“By no means did he ask me to act on a plan….I don’t remember the al Qaeda cells as being something that we were told we needed to do something about….The responsibility for the FBI to do what it was asked was the FBI’s responsibility…..If there was any reason to believe that I needed to do something or that Andy Card needed to do something, I would have been expected to be asked to do it….There is no mention or recommendation of anything that needs to be done about them.”

This is courtesy of Garance Franke-Ruta at Tapped, who nicely sums up the consensus about Rice’s performance: she claimed that she took the threat of terrorism very seriously indeed, but to explain her inaction in the face of such a serious threat she was forced to paint a picture of herself as someone who just passively waited around for other people to make recommendations. As Fred Kaplan puts it in Slate:

Why did she need a recommendation to do something? Couldn’t she make recommendations herself? Wasn’t that her job? Given the huge spike of traffic about a possible attack (several officials have used the phrase “hair on fire” to describe the demeanor of those issuing the warnings), should she have been satisfied with the lack of any sign that the FBI wasn’t tracking down the cells? Shouldn’t she have asked for positive evidence that it was tracking them down?

This comes out most clearly in this exchange from Rice’s testimony, in which she explains that the president had everyone at “battle stations” after the increase in chatter in July 2001:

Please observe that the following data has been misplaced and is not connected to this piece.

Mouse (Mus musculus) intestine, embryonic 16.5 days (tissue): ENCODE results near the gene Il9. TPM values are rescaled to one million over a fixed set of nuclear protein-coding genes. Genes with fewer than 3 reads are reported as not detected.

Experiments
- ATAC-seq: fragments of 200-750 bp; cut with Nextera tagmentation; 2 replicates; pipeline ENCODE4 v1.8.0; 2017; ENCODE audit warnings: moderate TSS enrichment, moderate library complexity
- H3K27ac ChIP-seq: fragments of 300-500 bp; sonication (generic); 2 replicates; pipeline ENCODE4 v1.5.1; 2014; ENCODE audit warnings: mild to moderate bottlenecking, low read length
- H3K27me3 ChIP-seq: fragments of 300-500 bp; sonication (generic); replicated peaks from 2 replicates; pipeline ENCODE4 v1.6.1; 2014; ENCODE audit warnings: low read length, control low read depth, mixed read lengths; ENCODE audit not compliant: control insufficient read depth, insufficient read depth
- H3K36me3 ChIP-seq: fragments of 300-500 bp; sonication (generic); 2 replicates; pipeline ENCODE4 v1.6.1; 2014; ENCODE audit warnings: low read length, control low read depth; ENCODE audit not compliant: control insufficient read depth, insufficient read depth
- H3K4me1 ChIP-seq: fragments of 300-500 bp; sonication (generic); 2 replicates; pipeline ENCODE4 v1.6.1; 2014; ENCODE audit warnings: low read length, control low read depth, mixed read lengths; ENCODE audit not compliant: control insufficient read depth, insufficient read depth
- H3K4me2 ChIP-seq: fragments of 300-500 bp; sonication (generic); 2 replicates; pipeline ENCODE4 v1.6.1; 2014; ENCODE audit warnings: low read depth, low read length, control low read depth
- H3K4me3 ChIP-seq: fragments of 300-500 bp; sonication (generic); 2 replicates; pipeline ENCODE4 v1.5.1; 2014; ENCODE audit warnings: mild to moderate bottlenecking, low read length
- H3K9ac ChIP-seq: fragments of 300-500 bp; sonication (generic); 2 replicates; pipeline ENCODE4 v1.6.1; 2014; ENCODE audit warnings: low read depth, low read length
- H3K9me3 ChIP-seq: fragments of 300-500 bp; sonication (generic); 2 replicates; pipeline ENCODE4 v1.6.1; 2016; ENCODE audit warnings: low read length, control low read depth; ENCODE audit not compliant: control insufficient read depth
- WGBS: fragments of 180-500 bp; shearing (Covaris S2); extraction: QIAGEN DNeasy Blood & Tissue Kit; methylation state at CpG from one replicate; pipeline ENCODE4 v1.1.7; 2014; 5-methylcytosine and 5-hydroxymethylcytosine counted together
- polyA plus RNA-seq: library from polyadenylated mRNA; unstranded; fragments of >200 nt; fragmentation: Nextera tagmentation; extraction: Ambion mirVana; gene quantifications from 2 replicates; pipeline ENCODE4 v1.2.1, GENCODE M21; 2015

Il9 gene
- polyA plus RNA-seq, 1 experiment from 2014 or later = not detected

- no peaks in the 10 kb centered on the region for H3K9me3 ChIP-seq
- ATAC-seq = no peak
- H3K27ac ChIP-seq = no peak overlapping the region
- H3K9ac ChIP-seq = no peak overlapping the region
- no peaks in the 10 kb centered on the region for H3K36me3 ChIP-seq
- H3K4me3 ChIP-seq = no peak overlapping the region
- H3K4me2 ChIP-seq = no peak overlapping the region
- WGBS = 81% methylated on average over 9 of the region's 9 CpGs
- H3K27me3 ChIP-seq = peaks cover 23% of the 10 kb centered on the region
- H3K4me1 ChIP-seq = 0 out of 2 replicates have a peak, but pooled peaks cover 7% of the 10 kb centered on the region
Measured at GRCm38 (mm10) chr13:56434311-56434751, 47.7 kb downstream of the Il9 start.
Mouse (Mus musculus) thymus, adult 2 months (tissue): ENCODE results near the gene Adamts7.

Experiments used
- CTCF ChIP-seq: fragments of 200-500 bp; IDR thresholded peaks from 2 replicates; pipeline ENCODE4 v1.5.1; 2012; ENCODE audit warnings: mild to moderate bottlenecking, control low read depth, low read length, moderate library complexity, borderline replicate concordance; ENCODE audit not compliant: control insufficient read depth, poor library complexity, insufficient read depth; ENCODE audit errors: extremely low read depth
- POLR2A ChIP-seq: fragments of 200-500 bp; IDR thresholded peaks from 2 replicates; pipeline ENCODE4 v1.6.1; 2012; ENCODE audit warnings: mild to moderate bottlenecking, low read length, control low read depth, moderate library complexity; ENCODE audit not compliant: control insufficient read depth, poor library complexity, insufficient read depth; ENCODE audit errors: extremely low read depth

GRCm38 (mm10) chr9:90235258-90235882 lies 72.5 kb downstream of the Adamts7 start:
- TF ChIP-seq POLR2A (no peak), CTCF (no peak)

RICE: He expected his Secretary of State to be locking down embassies. He expected his Secretary of Defense to be providing force protection. He expected his F.B.I. director to be tasking his agents and getting people out there. He expected his director of central intelligence to be out and doing what needed to be done in terms of disruption.

….GORELICK: I’d like to pick up where Fred Fielding and you left off….First of all while it may be that Dick Clarke was informing you, many of the other people at the C.S.G. level and the people who were brought to the table from the domestic agencies were not telling their principals. Secretary Mineta, the secretary of transportation, had no idea of the threat. The administrator of the F.A.A. responsible for security on our airlines had no idea. Yes, the attorney general was briefed, but there is no evidence of any activity by him about this.

You indicate in your statement that the F.B.I. tasked its field offices to find out what was going on out there. We have no record of that. The Washington field office international terrorism people say they never heard about the threat, they never heard about the warnings, they were not asked to come to the table and shake those trees. S.A.C.’s, special agents in charge around the country, Miami in particular, no knowledge of this.

….RICE: These were people who had been together in numerous crises before, and it was their responsibility to develop plans for how to respond to a threat.

In other words, maybe Rice told everyone there was a problem, but she didn’t bother to shake up the bureaucracy and make sure that everyone was actually following up. She was just a passive observer who called meetings and then assumed everyone else would do their jobs.

Is this fair? Hard to say. But it’s pretty clearly the impression her testimony left. Whatever else comes out of this, Rice doesn’t come out of it looking very good.

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